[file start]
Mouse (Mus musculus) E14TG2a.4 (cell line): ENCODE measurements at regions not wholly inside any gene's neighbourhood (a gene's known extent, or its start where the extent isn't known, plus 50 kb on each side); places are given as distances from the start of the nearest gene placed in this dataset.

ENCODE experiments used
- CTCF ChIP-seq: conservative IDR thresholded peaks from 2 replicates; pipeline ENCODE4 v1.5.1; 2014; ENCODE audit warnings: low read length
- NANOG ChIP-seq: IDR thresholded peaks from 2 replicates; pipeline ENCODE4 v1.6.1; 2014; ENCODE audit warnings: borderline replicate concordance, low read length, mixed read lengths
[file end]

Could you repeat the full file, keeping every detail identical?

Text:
Mouse (Mus musculus) E14TG2a.4 (cell line): ENCODE measurements at regions not wholly inside any gene's neighbourhood (a gene's known extent, or its start where the extent isn't known, plus 50 kb on each side); places are given as distances from the start of the nearest gene placed in this dataset.

ENCODE experiments used
- CTCF ChIP-seq: conservative IDR thresholded peaks from 2 replicates; pipeline ENCODE4 v1.5.1; 2014; ENCODE audit warnings: low read length
- NANOG ChIP-seq: IDR thresholded peaks from 2 replicates; pipeline ENCODE4 v1.6.1; 2014; ENCODE audit warnings: borderline replicate concordance, low read length, mixed read lengths